Javascript Jems - a new take on objects
Tuesday, 07 September 2010
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Javascript Jems - a new take on objects
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Accessing properties and methods

Of course as a method is just a property that happens to be a function we really don't need to deal with methods as a separate case - but it helps to see what the syntax looks like.

To access properties and methods you can use the usual dot notation:

 myObject.myProperty;

or an array index notation:

 myObject[myProperty];

The notation you use makes no difference to the way the property or method is accessed.

For example you can write

 myObject.myMethod();

or

 myObject[myMethod]();

they both mean and result in exactly the same thing.

The array notation reveals the fact clearly that a Javascript object is just a hash storage structure and this viewpoint is also important.

Reference

There is another subtle point that is worth keeping in mind. The object that has been created is not myObject.

The myObject variable simply references (or points to) the anonymous object that has been created.

To illustrate this idea we can simply create another variable that references the same object:

 var yourObject=myObject;

now both myObject and yourObject reference the same anonymous object i.e. there is, still, only one object.

You can easily prove this fact because changing a property using one of the variables changes the property when accessed by the other variable.

For example:

 myObject.myProperty=456;
alert(yourObject.myMethod());

displays 456.

Now ask yourself the question of what the name of the object is? It clearly doesn't have a name even though when an object is created with a single variable to reference it we usually allow the confusion between the variable's name and the object. So we say that the object instance is called myObject. This of course breaks down as soon as we have an object referenced by two or more variables. This is the sense in which objects that are referenced by variables are anonymous.

You can take this idea to simply mean you have to be careful when assigning objects to variables but it is deeper than this. The object you create has an existence independent of the variables that reference it.

Context and this

Now consider the example given earlier.

The object created has a single property myProperty with a value of 123. It has a single method myMethod which is set to reference a function which simply returns the value of myProperty.

   myMethod:function(){
return myObject.myProperty;}

Notice that the function is defined in the usual way and can have as many lines of code as it takes.

The only oddity is the way that the property myProperty has to be referred to by its full name myObject.myProperty.

Notice that once again you really should think of this as specifying the myProperty of the object that the myObject variable references.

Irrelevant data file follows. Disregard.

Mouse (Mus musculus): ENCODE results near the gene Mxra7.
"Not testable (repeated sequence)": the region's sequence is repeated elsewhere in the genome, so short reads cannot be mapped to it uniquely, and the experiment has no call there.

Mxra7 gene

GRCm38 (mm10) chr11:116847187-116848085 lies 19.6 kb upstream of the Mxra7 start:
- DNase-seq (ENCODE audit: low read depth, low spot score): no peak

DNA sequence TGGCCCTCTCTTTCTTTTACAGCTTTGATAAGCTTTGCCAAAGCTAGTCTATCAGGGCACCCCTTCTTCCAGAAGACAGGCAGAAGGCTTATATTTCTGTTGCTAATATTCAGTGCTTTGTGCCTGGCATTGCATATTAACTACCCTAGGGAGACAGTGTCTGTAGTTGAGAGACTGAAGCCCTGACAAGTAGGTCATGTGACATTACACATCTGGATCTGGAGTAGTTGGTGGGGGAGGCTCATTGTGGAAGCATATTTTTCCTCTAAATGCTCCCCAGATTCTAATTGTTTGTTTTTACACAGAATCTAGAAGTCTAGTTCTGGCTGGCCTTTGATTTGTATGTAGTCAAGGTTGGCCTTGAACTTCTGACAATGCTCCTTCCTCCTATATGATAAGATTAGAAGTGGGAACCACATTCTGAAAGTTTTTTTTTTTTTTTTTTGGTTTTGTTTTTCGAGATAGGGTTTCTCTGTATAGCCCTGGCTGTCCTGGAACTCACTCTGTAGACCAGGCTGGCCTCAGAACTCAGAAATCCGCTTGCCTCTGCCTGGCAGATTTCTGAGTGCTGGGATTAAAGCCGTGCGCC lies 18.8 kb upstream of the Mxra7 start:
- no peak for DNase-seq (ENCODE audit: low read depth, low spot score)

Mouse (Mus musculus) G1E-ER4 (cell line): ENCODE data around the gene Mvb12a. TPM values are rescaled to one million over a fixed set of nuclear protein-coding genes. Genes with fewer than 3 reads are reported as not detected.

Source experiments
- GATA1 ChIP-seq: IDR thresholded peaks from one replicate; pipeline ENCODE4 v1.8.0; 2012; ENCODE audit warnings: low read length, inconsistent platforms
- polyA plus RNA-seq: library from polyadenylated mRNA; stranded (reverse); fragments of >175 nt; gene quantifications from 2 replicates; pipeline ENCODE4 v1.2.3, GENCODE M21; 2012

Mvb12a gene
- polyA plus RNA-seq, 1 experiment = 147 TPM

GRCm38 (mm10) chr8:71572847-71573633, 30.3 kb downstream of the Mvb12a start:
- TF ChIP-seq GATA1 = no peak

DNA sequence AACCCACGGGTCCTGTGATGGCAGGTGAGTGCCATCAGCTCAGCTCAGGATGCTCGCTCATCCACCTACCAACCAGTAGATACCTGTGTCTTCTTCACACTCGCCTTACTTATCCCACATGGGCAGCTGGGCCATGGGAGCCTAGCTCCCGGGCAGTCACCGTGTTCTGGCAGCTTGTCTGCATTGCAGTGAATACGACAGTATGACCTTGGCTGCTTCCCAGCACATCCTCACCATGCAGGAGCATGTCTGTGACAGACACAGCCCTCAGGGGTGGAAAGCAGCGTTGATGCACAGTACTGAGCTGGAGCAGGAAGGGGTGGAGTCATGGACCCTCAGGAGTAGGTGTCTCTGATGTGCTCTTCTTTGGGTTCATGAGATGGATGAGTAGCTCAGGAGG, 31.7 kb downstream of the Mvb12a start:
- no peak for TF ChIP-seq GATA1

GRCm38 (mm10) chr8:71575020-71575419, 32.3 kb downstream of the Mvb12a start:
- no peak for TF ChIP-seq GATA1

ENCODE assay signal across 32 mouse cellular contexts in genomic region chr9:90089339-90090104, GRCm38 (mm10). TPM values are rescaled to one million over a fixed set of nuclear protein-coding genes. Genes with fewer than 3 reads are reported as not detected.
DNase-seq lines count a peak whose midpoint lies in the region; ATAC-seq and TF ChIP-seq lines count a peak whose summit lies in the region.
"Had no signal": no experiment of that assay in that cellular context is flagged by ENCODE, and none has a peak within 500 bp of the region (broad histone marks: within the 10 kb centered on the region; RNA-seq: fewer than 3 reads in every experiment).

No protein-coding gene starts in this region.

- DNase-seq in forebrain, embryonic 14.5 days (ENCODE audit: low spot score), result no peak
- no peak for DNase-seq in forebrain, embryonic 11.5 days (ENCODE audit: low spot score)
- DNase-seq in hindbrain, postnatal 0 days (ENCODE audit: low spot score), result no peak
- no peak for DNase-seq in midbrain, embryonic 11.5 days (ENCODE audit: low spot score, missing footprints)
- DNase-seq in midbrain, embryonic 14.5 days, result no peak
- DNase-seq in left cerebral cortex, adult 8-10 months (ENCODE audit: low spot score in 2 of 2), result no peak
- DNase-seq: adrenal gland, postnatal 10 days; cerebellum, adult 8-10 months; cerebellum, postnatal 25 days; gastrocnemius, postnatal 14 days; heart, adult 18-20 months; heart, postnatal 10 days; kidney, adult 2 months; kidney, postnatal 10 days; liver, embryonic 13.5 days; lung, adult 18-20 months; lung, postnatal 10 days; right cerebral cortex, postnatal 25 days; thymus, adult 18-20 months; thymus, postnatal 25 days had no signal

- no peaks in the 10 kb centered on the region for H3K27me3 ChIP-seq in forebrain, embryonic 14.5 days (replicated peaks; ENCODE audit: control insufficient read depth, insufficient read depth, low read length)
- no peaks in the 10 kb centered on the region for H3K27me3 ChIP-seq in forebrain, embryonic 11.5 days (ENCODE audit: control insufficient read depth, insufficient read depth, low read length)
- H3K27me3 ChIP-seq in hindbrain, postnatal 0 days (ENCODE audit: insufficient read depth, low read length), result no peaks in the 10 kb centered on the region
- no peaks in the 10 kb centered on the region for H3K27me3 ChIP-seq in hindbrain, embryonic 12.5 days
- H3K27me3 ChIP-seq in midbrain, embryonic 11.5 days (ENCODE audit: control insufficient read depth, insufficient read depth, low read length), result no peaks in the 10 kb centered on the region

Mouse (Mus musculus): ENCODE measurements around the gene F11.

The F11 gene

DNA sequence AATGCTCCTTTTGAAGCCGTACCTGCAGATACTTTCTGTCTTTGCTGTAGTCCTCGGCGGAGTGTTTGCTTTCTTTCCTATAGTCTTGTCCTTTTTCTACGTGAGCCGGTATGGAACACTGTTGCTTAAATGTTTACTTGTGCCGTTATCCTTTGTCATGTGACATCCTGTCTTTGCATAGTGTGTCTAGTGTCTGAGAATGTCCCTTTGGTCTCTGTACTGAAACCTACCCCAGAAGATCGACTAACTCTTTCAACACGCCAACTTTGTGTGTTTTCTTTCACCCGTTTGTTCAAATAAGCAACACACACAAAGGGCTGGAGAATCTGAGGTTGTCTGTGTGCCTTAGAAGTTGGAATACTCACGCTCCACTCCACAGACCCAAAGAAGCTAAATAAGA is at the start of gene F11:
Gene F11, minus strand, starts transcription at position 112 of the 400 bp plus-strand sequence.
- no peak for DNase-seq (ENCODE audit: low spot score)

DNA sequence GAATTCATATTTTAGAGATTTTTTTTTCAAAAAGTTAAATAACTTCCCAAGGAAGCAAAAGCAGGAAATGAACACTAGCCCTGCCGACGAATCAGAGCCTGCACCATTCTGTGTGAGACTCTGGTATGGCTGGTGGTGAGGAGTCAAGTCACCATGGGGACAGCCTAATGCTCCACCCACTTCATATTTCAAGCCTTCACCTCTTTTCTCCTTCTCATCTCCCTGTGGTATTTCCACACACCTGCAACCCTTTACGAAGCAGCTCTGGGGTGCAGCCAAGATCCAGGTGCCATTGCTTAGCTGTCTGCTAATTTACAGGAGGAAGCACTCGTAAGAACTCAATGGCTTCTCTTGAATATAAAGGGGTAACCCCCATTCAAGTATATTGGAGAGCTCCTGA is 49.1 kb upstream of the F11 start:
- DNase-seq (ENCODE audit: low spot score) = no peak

Usually when you are defining an object, other languages automatically provide an object context for the definitions. That is, in most other languages a reference to myProperty within myObject would be interpreted to mean myObject.myProperty.

This isn't the case in Javascript and it's partly  because myObject references an object and not a class. Languages that used classes can easily implement a class context for variables within a method defined within the class.

In a prototype-object language this doesn't make  much sense as  you already have a reference to the instance of the class - it is stored in the myObject variable. Given the fact that you actually know the instance "name"  i.e. myObject you might as well use it and be explicit about the nature of the variable you are creating.

However, this all said, you can use a shortcut to refer to the current object when writing methods. The this keyword always refers to the context that the function is being defined in and this is true even in the case of an object literal - even if this syntax is not used much in practice.

 

For example: you can define the object using:

var myObject = 
{
  myProperty:123,
  myMethod:function(){
         return this.myProperty;}
};

This is often explained by saying that this is set to myObject in the object's definition and you can think of it as a sort of shorthand if it helps - but by now you should be getting the idea that it actually references the same anonymous object that myObject references.

That is you can imagine that

 this=myObject;

is executed behind the scenes as the object literal is first created.

However once outside of the curly brackets this is no longer defined in this way.

The rule is, and it's a rule that is difficult to state but easy to follow -

any variables you define within methods are in the same context as if they were defined in the same place in the program but not within an object. 

or

only properties have object context.

For example, if the method is defined as:
myMethod:function(){
   return myGlobal;
}

then myGlobal is a variable defined elsewhere in the program and not within the object. 

If the method is defined as:

myMethod:function(){
   var i=789;
   return i ;
}

then i is a local variable to the function myMethod and is used as such. It isn't accessible outside of myMethod and this includes other methods within myObject.

In both cases the context of the variables isn't changed by being defined within an object.

Finally notice that when we create an object in this way we are doing exactly this - creating an instance of the object - there is no concept of class or instantiating a class mixed up in Javascript's approach to OOP.

You simply create an object.


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Last Updated ( Monday, 04 October 2010 )
 
 

   
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